Pop culture obsessives writing for the pop culture obsessed.
Pop culture obsessives writing for the pop culture obsessed.


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Though Eli Roth's second feature, Hostel, is being promoted, somewhat deceptively, as a Quentin Tarantino production, the two share a fanboy's adoration of genre films and a knack for self-conscious exploitation. Roth's winningly goofy debut, Cabin Fever, paid unlikely homage to trashy '80s horror films like Friday The 13th and Sleepaway Camp by sticking a bunch of horny kids in the woods and not skimping on the gratuitous nudity and gore. Roth could only get more ambitious from there, and with Hostel, he upgrades to the extreme cinema of Japanese splatter maestro Takashi Miike, specifically his cult favorites Audition and Ichi The Killer. But Roth gets the notes right while missing the music: He studiously replicates Miike's unblinking depiction of torture, but without much reflection or wit. It's merely unpleasant and more than a little dumb.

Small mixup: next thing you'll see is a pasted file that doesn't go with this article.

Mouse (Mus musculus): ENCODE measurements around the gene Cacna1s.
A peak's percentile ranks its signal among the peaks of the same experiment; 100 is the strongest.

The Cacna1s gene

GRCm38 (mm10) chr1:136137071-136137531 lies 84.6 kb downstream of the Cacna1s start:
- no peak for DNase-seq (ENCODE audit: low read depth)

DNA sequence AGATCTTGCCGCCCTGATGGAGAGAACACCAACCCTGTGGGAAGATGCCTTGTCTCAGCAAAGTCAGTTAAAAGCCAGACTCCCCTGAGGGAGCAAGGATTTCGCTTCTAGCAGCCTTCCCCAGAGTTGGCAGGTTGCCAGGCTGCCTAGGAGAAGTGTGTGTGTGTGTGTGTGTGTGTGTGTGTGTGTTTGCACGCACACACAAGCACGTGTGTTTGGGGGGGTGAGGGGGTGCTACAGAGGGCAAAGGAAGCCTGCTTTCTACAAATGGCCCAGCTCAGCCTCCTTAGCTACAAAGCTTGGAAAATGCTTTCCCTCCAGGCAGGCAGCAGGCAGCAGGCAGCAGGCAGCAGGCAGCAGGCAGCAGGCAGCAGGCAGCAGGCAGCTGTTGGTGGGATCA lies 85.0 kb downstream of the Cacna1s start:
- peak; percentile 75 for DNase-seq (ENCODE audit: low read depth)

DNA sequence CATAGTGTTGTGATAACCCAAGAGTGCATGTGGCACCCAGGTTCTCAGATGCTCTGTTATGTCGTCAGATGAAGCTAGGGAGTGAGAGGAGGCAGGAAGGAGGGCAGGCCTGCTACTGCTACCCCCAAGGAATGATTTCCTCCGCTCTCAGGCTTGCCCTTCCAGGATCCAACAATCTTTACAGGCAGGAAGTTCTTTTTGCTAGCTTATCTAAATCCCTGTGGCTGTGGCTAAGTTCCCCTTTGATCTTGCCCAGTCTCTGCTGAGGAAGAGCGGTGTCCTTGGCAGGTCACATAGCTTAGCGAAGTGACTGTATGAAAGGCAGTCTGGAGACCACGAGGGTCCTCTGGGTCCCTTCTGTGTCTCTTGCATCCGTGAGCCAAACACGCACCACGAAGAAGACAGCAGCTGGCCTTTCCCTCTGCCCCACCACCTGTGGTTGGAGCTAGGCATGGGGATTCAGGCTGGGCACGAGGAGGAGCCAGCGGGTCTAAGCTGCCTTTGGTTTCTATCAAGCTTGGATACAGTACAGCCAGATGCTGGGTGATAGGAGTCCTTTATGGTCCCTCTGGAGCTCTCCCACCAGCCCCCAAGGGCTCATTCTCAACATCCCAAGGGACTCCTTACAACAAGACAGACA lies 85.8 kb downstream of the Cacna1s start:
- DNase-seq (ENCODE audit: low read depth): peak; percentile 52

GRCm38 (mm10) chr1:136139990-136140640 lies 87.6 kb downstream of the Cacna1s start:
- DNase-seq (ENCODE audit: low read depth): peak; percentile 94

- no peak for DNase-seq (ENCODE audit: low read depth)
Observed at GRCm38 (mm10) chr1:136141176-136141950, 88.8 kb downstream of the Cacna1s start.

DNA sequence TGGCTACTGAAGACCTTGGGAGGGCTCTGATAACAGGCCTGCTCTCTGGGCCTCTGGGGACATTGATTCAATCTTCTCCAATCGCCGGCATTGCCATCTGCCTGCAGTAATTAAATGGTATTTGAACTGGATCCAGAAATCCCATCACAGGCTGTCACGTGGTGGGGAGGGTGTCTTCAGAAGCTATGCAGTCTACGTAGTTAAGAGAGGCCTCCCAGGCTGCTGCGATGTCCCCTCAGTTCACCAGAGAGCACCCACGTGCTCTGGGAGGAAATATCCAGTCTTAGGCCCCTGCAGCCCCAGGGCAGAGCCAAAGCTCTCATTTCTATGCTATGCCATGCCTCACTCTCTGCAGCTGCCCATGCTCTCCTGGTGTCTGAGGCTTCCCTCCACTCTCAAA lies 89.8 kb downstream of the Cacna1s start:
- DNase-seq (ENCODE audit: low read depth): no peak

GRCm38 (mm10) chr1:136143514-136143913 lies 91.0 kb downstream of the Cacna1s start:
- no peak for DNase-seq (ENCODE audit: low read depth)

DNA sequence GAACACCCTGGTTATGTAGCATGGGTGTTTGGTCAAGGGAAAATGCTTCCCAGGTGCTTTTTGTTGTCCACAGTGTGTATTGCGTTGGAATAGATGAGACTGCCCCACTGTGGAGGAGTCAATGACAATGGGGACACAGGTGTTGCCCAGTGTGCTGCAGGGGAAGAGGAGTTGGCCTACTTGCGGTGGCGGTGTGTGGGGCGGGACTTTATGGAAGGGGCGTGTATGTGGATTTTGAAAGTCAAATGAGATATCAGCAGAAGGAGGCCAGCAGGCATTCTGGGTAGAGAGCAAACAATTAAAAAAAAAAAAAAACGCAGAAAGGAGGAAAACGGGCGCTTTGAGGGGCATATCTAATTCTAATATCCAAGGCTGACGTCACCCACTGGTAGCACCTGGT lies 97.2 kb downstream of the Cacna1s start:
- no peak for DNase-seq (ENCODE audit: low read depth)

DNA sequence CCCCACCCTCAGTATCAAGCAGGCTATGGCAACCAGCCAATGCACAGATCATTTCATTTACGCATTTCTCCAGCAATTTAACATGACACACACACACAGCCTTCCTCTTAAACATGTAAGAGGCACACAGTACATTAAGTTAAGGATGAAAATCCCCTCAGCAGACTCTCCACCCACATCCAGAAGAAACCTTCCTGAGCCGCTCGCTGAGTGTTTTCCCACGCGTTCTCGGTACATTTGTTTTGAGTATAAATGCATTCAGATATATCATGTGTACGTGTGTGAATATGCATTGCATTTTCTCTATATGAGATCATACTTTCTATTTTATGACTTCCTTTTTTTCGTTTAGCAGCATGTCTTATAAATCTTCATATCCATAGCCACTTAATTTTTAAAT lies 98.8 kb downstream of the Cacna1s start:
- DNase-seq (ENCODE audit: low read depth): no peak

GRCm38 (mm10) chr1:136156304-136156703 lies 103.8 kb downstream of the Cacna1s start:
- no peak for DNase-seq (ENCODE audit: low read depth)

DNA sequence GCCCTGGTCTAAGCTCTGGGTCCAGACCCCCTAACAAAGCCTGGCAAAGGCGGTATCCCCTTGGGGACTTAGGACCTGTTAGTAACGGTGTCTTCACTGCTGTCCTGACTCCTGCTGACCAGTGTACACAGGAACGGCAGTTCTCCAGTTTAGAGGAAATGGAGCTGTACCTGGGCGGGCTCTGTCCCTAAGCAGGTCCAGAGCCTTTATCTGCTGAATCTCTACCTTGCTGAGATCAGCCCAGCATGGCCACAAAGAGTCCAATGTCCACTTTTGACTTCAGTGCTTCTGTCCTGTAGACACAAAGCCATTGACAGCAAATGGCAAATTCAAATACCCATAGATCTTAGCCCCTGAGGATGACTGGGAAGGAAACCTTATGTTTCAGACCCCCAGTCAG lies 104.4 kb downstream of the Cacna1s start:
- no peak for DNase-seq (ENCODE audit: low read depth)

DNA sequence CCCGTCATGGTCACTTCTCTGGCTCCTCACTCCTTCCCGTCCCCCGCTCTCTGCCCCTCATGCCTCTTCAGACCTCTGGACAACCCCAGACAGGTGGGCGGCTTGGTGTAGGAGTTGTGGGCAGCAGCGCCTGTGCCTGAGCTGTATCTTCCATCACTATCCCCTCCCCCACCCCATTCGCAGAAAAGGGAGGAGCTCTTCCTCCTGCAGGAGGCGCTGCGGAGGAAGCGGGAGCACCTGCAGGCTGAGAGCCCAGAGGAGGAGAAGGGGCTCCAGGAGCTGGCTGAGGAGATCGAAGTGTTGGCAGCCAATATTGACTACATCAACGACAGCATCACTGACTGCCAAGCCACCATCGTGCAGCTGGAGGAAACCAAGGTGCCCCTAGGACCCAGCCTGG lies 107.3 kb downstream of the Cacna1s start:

Much like Audition, Hostel could initially be mistaken for something other than a horror film, though Miike's austere portrait of a widower seeking companionship has been replaced by a lowbrow stoner comedy of the Eurotrip variety. Jay Hernandez and Derek Richardson play two thrill-seeking American backpackers who, along with their crazy Scandinavian friend Eythor Gudjonsson, have sampled all the weed and whores that Amsterdam has to offer. When a stranger suggests that their every fratboy dream could be satisfied in an unheralded Slovakian village, they eagerly hop aboard the next train to Eastern Europe. When they finally arrive at the village hostel, the place delivers as advertised—willing nymphs, steamy spas, the works. But after Gudjonsson mysteriously disappears, Hernandez and Richardson discover that the place is a front for a far more insidious operation.

The idea that Americans would head off to Slovakia because they didn't find Amsterdam sufficiently debauched seems ripe for some satiric jabs about excessive Yankee appetites. Perhaps Roth intended the grisly result to be some form of punishment, just as the torture in Audition could be seen as a punishment for its hero's deceptive efforts to find a new bride, but most of Hostel is spent waiting for the other shoe to drop. Once it does, the film breaks out the surgical tools and does battle with the ratings board, but following The Devil's Rejects, Wolf Creek, and the Saw movies, what could another trip to the grindhouse have to offer?